Puxico’s Leap Year Day Tornado

I checked the weather before I turned in around 2 a.m. Wednesday and saw a fast-moving narrow band of ugly weather headed toward Cape. When I got up, news reports indicated that Cape had dodged the bullet, but some other local communities, including Puxico, hadn’t. That was significant because Wife Lila’s brother, John Perry, had come down to do some odd job repairs for us. His Wife Dee’s parents and brother live on farms near Puxico.

Tree came through roof

She called him to say that her brother Don’s house was destroyed and he was feared dead.

He was later dug out of debris in his basement. He was pretty badly battered, but didn’t go to the hospital. Her parents, D.L. and Fern Douglas, who live nearby, had a tree come through their roof, several outbuildings destroyed and a tractor blown into a pond. A neighbor in a mobile home was killed.

Dee’s Facebook updates

Here are some of Dee’s Facebook posts to friends and family Wednesday evening. John and Dee’s son Wyatt was kind enough to share these photos.

WOW, what a day!

9:21 p.m. – WOW, what a day!……The storms in Puxico flattened my brother’s house. My parents’ farm and home look like a war zone. Everyone is fine, shook up, but fine. My heart just breaks for everyone…..I spent the afternoon doing what I could do for my parents with Wyatt. I just cried when I saw my brother’s house. I am so thankful that everyone is alive.

We thought my brother was dead

9:46 p.m.My brother was thought to be dead. That was told to my Mother, so we were touch and go for awhile, I thought it was going to put her under, but she is one strong woman. My brother is pretty banged up, but I got to kiss him and hug him and that is all that matters!

10:41 p.m. – [Referring to wire service photo of her dad looking at his barn] He is so pitiful, all he has ever worked for was on that farm, but I still have him and Mom and the rest of my family, so for that I am thankful!

Pine trees snapped off

11:08 p.m.As Mother puts it – and I saw it – it’s like a war zone, but I can tell you, that it was really awesome to be able to hug and kiss and talk to each and every one of my family. It almost took my knees out from under me…….it was so hard to have to stay at work today.

John’s on his way home

John’s Missouri family needs him more than his Florida family does right now, so we’re putting him on a plane Friday morning to help his in-laws dig out. Wife Lila says the folks at Southwest Airlines were great in letting him change his return flight with no additional charge.

Knights of Columbus Hall

This photo of men was taken in the Knights of Columbus Hall on April 2, 1967, if the note on the negative sleeve is to be believed. I searched for it in The Missourian, but didn’t see it. Either it didn’t run or I shot it as a freelance job.

Some of the men look familiar, but the only one I can identify for sure is the man in the back row, on the left. That’s Ray Seyer, Wife Lila’s uncle. You’ll be hearing more about him soon. Lila went back to Cape for his 90th birthday party Saturday.

These are men who wear serious, built-to-last wingtip shoes. I wonder if they were made in the Cape Shoe Factory? Click on any photo to make it larger.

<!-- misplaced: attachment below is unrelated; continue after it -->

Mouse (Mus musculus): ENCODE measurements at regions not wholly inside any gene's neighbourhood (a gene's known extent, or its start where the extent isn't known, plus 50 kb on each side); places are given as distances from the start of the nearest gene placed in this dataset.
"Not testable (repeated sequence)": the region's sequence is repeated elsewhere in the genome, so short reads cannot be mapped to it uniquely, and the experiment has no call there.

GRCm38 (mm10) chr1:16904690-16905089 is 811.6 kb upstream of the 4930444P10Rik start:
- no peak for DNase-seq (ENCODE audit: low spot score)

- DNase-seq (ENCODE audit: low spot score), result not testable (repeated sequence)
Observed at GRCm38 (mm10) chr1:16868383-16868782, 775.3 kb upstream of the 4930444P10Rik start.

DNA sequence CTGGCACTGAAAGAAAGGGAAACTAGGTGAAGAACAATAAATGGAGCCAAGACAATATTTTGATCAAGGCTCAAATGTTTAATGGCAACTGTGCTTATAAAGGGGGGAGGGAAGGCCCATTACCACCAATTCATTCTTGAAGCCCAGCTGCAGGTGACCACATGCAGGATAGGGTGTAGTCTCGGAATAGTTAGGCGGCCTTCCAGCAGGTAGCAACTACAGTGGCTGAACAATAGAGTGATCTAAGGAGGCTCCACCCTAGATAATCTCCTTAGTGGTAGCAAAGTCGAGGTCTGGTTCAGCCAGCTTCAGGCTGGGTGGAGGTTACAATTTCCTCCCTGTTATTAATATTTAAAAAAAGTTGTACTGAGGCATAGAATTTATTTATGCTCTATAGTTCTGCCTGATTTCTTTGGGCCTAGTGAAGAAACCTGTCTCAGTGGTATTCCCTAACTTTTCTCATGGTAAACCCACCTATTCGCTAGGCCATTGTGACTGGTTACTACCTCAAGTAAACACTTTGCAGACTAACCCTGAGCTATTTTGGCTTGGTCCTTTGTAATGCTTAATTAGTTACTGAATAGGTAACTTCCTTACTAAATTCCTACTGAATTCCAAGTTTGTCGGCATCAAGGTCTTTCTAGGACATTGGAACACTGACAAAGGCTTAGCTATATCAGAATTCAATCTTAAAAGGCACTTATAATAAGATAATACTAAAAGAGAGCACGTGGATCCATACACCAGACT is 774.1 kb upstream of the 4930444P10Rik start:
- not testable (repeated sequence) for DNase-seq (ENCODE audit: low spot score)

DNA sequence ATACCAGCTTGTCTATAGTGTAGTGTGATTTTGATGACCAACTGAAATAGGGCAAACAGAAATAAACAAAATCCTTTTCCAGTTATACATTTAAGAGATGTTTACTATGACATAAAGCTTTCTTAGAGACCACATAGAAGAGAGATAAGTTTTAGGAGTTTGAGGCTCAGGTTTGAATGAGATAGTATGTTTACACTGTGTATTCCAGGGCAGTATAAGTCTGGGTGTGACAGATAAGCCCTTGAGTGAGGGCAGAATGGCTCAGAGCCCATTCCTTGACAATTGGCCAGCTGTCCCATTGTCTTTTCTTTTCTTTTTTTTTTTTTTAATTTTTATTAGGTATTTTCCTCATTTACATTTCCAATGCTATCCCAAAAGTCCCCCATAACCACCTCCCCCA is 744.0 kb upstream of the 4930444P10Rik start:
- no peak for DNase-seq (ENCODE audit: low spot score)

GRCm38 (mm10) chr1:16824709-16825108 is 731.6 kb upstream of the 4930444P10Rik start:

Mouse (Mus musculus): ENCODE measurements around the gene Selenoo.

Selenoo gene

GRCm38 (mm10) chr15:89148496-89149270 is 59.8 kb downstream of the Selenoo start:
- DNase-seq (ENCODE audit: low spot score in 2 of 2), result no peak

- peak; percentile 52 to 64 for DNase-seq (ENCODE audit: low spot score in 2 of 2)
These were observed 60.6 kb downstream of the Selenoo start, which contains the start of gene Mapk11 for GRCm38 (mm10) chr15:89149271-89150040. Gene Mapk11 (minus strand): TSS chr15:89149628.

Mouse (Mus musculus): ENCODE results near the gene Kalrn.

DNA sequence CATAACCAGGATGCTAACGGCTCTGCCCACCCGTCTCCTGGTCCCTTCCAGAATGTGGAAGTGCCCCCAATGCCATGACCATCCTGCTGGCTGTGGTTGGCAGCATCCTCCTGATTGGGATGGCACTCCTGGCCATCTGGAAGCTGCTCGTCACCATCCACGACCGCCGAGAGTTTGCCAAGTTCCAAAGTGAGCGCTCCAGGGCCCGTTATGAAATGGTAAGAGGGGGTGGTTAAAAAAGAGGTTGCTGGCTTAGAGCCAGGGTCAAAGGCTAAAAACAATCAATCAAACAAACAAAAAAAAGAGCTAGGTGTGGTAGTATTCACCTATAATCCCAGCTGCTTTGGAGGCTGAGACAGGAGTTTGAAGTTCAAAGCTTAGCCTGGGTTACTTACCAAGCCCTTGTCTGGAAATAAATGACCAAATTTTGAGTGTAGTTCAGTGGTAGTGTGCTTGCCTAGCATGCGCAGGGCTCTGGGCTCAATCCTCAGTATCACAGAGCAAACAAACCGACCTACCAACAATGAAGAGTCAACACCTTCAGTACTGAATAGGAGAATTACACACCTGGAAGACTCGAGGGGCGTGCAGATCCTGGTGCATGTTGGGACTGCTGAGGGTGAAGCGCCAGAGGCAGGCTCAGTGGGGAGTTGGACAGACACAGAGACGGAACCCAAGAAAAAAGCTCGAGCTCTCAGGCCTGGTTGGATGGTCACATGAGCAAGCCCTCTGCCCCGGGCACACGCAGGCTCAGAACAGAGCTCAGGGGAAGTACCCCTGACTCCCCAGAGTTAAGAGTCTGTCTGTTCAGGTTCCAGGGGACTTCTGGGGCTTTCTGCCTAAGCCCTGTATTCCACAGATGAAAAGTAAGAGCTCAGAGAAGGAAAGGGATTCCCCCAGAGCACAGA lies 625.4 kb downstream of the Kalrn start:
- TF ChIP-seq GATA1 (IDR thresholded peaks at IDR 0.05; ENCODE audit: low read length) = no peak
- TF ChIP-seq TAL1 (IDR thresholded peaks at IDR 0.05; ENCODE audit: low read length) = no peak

The KC Hall

The Knights of Columbus Hall that overlooks the Mississippi River is one of those buildings that I would recognize at a glance, but haven’t had many occasions to visit. My most vivid memory is abandoning my date – probably Lila – in my car in the parking lot one night while I dashed off to shoot a fire in a neighboring building.

Casino vs. Bingo?

Will the Bingo players keep coming or will the Casino dry up that income for local charities and groups?

A family photo

The last time I was inside the KC Hall was after Lila’s mother’s funeral. The family gathered there to reminisce and to snack on food friends had brought. Inevitably, cameras came out and the picture-taking started. This sequence shows Son Adam with his Uncle John Perry. The family resemblance is plain.

Pulling the Plug on Mother

I knew the day would come. When you’re 90 years old, unexpected things can happen. I had to pull the plug on Mother this week. (Click on any photo to make it larger.)

Let’s back the bus up

Her yard has a woods on the east side and rows of trees on the north and west sides. The neighbors and the fire station across the street all have trees. She thinks she has some kind of leaf magnet in her yard that attracts every leaf in the block.

It disturbs her.

Me, I’d say it was God’s plan to recycle the nutrients, and I’d leave ’em there.

She, however, wants them gone.

Taking the Murray for its last ride

Fortunately, the back yard butts into a no mans land that used to be a steep hill and cow pasture, so if she can chase the leaves that far, they go down where they’ll eventually fill up a gully in another hundred or two hundred years.

I left the other day and she was blowing leaves on the east yard. That’s pretty easy. She only has to blow the leaves about 75 feet to get them out of the yard on that side.

When I came back, she had started on the upper level of the back yard. I noticed that she was looking a bit tuckered out, so I offered to take over (knowing, of course, that my offer would be indignantly rebuffed). I left to run some other errands.

This time, I found that she had the 100-foot extension cord, plus the 25-footer, and was attacking the lower level of the back yard. Deciding that it was time for drastic action, I reached where the long cord plugged into the short cord and gave a yank. Within seconds, there was silence in the back yard. I had pulled the plug on Mother.

Putting up a brave front

I think even she knew it was time. She didn’t protest when I started coiling up the power cords and hauling them off.